Closure to “Discussion of ‘A Paradox in Sliding Contact Problems With Friction’ ” (2006, ASME J. Appl. Mech., 73, pp. 884–886) PUBLIC ACCESS

[+] Author and Article Information
G. G. Adams

Department of Mechanical Engineering, Northeastern University, Boston, MA 02115adams@coe.neu.edu

J. R. Barber

Department of Mechanical Engineering, University of Michigan, Ann Arbor, MI 48109jbarber@umich.edu

M. Ciavarella

Centre of Excellence in Computational Mechanics, Politecnico di Bari, 70125 Bari, Italymciava@poliba.it

J. R. Rice

Division of Engineering and Applied Sciences, Harvard University, Cambridge, MA 02138rice@esag.deas.harvard.edu

J. Appl. Mech 73(5), 887 (Sep 01, 2006) (1 page) doi:10.1115/1.2202856 History:

The purpose of our technical brief was to first demonstrate that a paradox involving slip reversal exists in a class of sliding contact problems with friction. We were then motivated by the desire to determine a mechanics formulation of these problems which is self-consistent, in which case we do not have to resort to making arguments that depend on the actual dimensions and material properties of a particular situation. We also stated “The finite strain kinematics analysis shows that the paradox disappears when the correct kinematics is used. In this case it is a reasonable engineering solution to use the infinitesimal theory with the assumption that slip is always in the original direction of sliding, because the paradox occurs only in very small regions in which the infinitesimal theory is unrealistic.”

We thank the authors of the Discussion for detailing some of the issues with plasticity and rounding as related to traditional engineering materials. The statement is made in the Discussion that a radius of greater than 120 nm is necessary to avoid the paradox. While such a tiny radius may be unrealistic in many applications, it is not at all unusual in, for example, silicon MEMS devices where radii can be nearly atomically sharp as a consequence of an anisotropic etch.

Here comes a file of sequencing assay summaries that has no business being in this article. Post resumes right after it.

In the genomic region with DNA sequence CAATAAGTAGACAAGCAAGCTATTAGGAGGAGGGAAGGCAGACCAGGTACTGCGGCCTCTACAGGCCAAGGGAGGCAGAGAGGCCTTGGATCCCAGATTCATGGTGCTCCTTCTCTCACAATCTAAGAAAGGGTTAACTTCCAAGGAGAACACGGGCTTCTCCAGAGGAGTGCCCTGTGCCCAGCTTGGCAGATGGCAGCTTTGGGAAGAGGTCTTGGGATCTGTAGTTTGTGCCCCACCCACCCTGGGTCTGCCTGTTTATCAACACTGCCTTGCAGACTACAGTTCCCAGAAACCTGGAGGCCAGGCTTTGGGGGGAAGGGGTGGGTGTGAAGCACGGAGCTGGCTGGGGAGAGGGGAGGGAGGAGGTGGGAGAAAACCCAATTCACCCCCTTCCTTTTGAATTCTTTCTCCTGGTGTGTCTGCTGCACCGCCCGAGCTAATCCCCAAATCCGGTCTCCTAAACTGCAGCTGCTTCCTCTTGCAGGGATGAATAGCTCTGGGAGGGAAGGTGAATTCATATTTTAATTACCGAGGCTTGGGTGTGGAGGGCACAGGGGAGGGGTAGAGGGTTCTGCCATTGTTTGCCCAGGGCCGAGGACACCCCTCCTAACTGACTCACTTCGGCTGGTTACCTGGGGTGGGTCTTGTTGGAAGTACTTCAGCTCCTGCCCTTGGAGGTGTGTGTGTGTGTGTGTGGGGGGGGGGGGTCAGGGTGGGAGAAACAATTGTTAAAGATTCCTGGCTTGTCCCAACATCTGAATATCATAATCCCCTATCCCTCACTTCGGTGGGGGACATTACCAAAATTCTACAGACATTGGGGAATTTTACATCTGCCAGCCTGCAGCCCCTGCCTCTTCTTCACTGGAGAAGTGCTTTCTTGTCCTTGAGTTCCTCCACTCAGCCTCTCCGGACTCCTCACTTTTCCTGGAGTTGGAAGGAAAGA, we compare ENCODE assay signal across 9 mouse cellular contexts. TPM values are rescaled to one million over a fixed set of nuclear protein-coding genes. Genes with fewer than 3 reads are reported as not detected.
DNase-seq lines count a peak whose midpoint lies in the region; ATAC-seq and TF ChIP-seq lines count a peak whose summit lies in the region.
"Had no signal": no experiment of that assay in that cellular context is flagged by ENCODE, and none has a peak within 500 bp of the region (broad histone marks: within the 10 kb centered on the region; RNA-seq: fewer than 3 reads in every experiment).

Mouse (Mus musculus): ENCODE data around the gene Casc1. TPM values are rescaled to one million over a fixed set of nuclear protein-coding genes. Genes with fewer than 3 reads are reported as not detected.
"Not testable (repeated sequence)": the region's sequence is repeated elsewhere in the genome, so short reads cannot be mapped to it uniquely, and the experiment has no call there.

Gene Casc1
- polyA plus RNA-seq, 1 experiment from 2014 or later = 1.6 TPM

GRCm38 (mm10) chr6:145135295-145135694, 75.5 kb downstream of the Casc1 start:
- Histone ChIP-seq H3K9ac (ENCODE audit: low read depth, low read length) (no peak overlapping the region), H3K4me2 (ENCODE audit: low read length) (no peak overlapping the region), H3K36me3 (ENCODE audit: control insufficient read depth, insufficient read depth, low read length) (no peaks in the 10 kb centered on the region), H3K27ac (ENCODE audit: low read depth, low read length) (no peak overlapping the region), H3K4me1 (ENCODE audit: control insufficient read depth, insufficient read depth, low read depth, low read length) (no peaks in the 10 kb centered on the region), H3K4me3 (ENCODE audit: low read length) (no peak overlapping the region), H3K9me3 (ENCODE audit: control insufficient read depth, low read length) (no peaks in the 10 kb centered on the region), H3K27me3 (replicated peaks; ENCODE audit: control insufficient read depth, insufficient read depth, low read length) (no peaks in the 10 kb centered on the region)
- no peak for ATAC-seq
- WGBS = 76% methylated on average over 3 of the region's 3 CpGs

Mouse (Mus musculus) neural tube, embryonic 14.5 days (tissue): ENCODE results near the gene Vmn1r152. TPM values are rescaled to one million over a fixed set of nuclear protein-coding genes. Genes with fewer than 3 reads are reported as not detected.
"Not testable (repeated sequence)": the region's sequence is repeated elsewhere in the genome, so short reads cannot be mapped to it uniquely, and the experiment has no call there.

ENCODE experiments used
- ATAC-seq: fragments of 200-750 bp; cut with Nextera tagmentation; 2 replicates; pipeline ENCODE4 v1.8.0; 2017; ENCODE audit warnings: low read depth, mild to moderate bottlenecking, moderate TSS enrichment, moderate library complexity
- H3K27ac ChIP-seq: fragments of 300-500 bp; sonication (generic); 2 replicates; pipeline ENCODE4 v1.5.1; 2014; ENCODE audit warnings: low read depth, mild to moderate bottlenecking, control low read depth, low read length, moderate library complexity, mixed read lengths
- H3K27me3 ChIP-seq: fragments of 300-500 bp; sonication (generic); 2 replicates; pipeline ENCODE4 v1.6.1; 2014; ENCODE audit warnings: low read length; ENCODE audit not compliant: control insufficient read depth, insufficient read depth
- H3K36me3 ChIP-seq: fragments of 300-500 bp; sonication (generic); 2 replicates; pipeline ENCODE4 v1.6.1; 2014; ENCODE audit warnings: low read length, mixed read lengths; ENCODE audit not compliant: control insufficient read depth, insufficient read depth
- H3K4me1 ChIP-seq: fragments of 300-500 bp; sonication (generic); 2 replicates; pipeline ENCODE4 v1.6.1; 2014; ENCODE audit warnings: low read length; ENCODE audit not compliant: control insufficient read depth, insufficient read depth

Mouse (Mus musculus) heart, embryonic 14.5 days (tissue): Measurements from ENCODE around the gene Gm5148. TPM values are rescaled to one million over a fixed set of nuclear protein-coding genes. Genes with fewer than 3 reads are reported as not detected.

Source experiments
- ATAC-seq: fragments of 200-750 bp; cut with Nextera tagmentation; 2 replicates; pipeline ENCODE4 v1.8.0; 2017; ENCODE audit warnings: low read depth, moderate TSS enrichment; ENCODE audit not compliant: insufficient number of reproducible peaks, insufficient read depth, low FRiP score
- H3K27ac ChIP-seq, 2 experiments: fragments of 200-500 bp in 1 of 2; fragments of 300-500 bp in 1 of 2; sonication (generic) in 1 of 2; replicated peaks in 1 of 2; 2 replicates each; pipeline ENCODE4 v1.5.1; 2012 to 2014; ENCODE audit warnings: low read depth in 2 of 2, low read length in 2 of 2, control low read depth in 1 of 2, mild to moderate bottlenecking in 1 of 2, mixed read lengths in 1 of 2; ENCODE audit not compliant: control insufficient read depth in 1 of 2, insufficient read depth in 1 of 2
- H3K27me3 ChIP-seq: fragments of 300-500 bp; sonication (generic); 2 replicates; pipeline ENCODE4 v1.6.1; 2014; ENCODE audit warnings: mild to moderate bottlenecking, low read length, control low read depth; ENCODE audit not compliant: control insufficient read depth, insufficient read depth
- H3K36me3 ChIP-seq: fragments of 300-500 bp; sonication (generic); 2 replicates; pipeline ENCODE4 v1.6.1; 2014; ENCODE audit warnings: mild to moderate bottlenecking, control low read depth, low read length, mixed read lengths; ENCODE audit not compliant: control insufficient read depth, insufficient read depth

The plasticity analysis used in the Discussion assumed a ratio of yield stress to shear modulus of 0.003. However, in rubber and biological materials the “yield” stress can be a significantly higher fraction of the modulus. Even for traditional engineering materials, the elastodynamic problem behaves as the corresponding quasi-static problem with a reduced modulus. As pointed out in the original technical brief, this reduced modulus approaches zero as the speed of the punch approaches the Rayleigh wave speed.

For the reasons outlined above we disagree with the statement that “…it is unlikely that the paradox described, though interesting, will have any bearing in a real contact.” We also reiterate that the purpose of our technical brief was to develop a mechanics formulation which is self-consistent.

Copyright © 2006 by American Society of Mechanical Engineers
Topics: Friction
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